The Responsible Company

The Responsible Company: What We’ve Learned from Patagonia’s First 40 Years

by Yvon Chouinard and Vincent Stanley

We hear a lot about sustainability, but the authors contend “no human economic activity is yet sustainable… Responsible seems to us the apt, more modest, word to use… The term itself is necessary shorthand; there is no responsible company, only responsible companies of varying degrees, who act strategically to do less harm while improving, not sacrificing, the health of the business.”

Doing good and seeking profit are not incompatible. Wal-Mart’s initial environmental efforts were motivated by reputation management, “but removing excess packaging from deodorant sticks, concentrating laundry detergent in small bottles, and installing auxiliary power units in their trucks to reduce idling time turned out to save them millions of dollars.”

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Humble Inquiry

Humble Inquiry: The Gentle Art of Asking Instead of Telling

by Edgar H. Schein

Retired MIT Sloan School of Management professor Edgar Schein asserts, “Without good upward communication, organizations can be neither effective nor safe… Your organization may be underperforming because various employees or groups do not recognize the degree to which they are, in fact, interdependent.” The gist of this book is about creating a trusting environment with open communication across hierarchical boundaries. This entails less telling, more asking, and better listening.

“The U.S. culture is strongly built on the tacit assumptions of pragmatism, individualism, and status through achievement… Given those cultural biases, doing and telling are inevitably valued more than asking and relationship building. However, as tasks become more complex and interdependent, collaboration, teamwork, and relationship building will become more necessary. That, in turn, will require leaders to become more skilled in humble inquiry.”

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Team of Teams

team-of-teams

Team of Teams: New Rules of Engagement for a Complex World

by General Stanley McChrystal with Tantum Collins, David Silverman, and Chris Fussell

When General Stanley McChrystal took command of the Joint Special Operations Task Force in 2003, he was fighting a 21st-century war with a 20th-century military. This engaging book is about the reconfiguration which  led to faster decisions and greater results. McChrystal’s mission was to defeat Al Quaeda in Iraq (AQI), but his leadership insights are applicable to business as well. Continue reading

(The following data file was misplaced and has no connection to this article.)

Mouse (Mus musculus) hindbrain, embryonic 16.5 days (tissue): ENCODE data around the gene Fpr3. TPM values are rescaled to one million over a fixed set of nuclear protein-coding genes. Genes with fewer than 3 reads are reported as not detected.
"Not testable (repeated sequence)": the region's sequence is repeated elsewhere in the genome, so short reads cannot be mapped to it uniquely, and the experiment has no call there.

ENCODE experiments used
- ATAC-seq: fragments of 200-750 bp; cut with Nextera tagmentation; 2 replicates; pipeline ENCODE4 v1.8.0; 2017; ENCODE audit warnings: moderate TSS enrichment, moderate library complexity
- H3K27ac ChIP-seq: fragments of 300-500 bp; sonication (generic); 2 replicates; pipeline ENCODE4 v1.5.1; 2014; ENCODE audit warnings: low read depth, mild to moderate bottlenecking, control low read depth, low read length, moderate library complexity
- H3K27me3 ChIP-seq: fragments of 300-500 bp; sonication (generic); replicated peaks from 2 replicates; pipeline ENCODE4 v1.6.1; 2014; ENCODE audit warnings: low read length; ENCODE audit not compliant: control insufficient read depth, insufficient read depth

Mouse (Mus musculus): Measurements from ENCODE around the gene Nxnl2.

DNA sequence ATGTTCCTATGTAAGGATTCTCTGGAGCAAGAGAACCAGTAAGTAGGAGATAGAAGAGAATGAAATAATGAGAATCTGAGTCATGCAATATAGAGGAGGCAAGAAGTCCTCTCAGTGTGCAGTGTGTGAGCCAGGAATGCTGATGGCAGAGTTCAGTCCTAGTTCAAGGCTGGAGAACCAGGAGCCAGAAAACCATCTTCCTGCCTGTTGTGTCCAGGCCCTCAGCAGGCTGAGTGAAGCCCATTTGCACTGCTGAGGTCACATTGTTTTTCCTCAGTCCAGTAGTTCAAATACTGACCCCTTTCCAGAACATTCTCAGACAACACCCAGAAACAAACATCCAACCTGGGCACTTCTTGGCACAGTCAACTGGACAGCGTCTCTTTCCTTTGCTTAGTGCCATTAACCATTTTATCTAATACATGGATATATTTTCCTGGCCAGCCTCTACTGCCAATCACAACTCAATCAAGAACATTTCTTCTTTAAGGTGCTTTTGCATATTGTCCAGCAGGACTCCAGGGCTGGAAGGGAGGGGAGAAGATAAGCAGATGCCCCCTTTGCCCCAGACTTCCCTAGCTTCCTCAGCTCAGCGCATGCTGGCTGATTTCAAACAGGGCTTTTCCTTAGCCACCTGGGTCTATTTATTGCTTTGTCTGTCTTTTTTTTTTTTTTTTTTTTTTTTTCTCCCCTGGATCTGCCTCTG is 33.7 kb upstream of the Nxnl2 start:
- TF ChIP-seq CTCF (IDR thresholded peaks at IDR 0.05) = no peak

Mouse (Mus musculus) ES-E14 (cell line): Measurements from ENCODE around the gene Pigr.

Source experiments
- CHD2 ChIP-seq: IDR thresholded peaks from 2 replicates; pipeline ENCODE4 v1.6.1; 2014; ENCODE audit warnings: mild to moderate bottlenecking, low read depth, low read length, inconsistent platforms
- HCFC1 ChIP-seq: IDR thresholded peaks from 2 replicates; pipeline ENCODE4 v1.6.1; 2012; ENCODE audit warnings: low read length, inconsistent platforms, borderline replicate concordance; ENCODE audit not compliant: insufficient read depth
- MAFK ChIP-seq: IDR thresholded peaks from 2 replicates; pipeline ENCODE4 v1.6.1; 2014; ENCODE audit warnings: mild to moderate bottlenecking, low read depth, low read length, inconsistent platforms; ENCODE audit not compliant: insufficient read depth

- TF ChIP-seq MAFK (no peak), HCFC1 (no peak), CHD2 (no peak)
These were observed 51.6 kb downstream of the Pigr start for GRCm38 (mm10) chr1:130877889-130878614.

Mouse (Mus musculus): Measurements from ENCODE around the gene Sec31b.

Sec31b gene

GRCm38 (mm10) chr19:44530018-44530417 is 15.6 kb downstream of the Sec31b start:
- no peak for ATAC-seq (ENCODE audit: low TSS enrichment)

The B Corp Handbook

the-b-corp-handbook

The B Corp Handbook: How to Use Business as a Force for Good

by Ryan Honeyman

What is a B Corp? B Corporations are for-profit organizations which serve a variety of stakeholders rather than to enrich shareholders exclusively. Stakeholders include employees, the community, the environment, as well as the firm’s owners. B stands for benefit.

The term applies in two contexts: Certified B Corps and a form of incorporation offered by several U.S. states. The majority of this book is about the former. The latter is addressed at the end of this summary. Continue reading

How: Why How We Do Anything Means Everything…in Business (and in Life)

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How: Why How We Do Anything Means Everything…in Business (and in Life)

by Dov Seidman

The book is about ethics and reputation, value-based cultures vs. rule-based cultures, and as the author likes to say, “getting your hows right.” There are some valuable messages in the book. Continue reading

The Thank You Economy

The Thank You Economy

by Gary Vaynerchuk

The Thank You Economy is about connecting with customers through social media, but it is not a book about Facebook, Twitter, or any other specific technology.  It’s about creating a culture of caring relationships, like when your great-grandmother shopped with local merchants. Those relationships disappeared as the economy evolved from mom-and-pop shopkeepers to big box stores, but social media offers a means of restoring that human touch in a scalable way. Continue reading